Auction-Rate Woes Dissolve for Oppenheimer and a Merrill Broker
Oppenheimer & Co. recorded a loss of $6 million during the third quarter on sales of auction-rate securities that have bedeviled its profitability for a decade, while a California broker at Merrill Lynch has won expungement of a customer complaint accusing her of misrepresenting potential dangers of buying the securities.
Oppenheimer, which has fewer than 1,100 brokers, made a strategic decision to sell “a significant portion” of its ARS holdings in the third quarter as interest rates rose, the New York-based firm said in reporting third-quarter earnings of $5.1 million on Friday. It recorded $8.1 million of pretax losses from the transactions, reflecting sale of the securities at below-par prices to issuers and a revaluation of securities it owns or has committed to repurchase from customers.
“The company expects that a continued rise in short-term interest rates will help the company finally put this issue behind it,” Albert ‘Bud’ Lowenthal, Oppenheimer’s chairman, chief executive and largest individual shareholder, said in a prepared statement. “The company believes that it can put the capital previously devoted to ARS purchases to more productive uses and that this is extremely positive from a liquidity perspective.”
As of the end of 2017, Oppenheimer held about $114 million of auction-rate securities that it had repurchased from retail investors since 2010 under agreements with regulators after the auction market froze in 2008. It is obligated to purchase almost another $50 million of ARS from retail investors, according to its most recent annual report.
Auction rate securities, debt and preferred-stock instruments whose rates reset at auctions held every seven to 30 days, were sold as conservative investments with money-market characteristics prior to the 2008 financial crisis. But auctions began failing as credit dried up in the run-up to the crisis, leaving retail investors with $330 billion that they were not able to sell.
Large Wall Street firms that underwrote the auctions reached billion-dollar agreements to repurchase the securities from investors, but Oppenheimer, which was not an underwriter, did not have the capital for a mass tender offer. It has been fulfilling its legal and regulatory obligations as capital constraints permit, and also agreed in 2010 to reimburse investors who borrowed money from it to buy the securities and to resolve investors’ claims in a special arbitration process.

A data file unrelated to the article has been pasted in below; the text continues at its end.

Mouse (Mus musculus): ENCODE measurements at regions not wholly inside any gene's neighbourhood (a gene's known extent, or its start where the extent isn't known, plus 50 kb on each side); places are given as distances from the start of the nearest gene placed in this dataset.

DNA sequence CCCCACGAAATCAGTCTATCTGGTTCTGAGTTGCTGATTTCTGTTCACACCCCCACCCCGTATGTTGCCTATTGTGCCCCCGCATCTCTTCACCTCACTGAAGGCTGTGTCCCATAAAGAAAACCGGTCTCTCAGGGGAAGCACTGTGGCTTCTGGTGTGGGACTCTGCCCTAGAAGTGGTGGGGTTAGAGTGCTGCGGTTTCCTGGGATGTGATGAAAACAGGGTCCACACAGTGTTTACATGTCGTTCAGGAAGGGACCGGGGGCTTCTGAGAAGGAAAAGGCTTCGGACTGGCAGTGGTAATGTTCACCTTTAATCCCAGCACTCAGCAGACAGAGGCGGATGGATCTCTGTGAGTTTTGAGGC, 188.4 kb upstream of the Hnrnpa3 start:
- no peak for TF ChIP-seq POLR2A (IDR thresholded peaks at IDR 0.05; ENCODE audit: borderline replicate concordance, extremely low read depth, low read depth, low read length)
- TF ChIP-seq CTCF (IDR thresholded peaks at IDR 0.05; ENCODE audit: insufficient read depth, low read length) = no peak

On Thursday, Josephine White, a Merrill Lynch broker in Oakland, Calif., won an unusual arbitration case in which the firm was told to expunge a 2008 complaint from a customer alleging that she misrepresented the ARS market and unsuitably sold the securities.
The unnamed customer had complained in another arbitration procedure against Merrill that White failed to tell her in advance that auction-rate securities would be illiquid if the auction system failed.
The allegations that appear on White’s BrokerCheck record are “misplaced” because they should have been pressed against Merrill, according to the decision of arbitrator Herb Schwartz in San Francisco. It failed to advise the customer of a Securities and Exchange Commission press release that said it was suing Merrill and 14 other broker-dealers for misrepresenting the securities, the arbitrator wrote.
White also testified that Merrill’s research department failed to advise her that the ARS market was illiquid or that the securities “were under a cloud of regulatory enforcement,” according to the award decision published on Finra’s dispute resolution website. The document does not say when White sold the securities at issue to the investor.
Merrill accepted no responsibility for its “failure to advise of its role in violating the SEC rules,” the arbitrator wrote, but did reach a settlement with the customer. Neither Merrill nor the customer opposed White’s request for expungement, according to Schwartz’s opinion.
A Merrill spokesman declined to comment. White, who has worked at Merrill since beginning her brokerage career in the summer of 2005, did not return a request for comment left at the firm’s Oakland office. She has no other disclosure besides the 2008 customer complaint on her BrokerCheck record.
Michael Bessette, her lawyer in the expungement proceeding, did not respond to requests for comment.